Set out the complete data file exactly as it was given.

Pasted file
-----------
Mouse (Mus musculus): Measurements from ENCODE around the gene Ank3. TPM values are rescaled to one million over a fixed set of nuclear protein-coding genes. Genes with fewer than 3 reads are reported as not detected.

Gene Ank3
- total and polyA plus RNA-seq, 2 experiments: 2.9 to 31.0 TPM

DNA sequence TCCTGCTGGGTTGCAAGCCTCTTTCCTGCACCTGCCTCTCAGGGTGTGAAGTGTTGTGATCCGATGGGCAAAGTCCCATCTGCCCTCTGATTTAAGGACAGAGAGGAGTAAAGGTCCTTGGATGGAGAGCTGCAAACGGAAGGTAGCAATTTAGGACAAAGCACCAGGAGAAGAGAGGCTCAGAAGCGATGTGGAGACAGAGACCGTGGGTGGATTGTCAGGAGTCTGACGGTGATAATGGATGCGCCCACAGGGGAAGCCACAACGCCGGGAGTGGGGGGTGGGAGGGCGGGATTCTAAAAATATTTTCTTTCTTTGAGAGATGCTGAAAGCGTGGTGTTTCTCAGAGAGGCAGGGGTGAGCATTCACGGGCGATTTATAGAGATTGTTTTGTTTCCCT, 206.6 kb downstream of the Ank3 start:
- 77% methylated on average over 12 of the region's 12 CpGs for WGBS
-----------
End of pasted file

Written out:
Mouse (Mus musculus): Measurements from ENCODE around the gene Ank3. TPM values are rescaled to one million over a fixed set of nuclear protein-coding genes. Genes with fewer than 3 reads are reported as not detected.

Gene Ank3
- total and polyA plus RNA-seq, 2 experiments: 2.9 to 31.0 TPM

DNA sequence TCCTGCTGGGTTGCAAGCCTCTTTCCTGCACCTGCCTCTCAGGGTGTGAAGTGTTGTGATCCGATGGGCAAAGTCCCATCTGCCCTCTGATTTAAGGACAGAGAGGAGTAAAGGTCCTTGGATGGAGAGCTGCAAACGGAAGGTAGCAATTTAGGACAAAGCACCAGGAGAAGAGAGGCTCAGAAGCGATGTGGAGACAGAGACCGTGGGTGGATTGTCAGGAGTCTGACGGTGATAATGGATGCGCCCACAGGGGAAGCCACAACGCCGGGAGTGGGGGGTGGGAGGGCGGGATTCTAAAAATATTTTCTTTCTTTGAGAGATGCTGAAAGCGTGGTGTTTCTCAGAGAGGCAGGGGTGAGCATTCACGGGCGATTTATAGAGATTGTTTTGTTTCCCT, 206.6 kb downstream of the Ank3 start:
- 77% methylated on average over 12 of the region's 12 CpGs for WGBS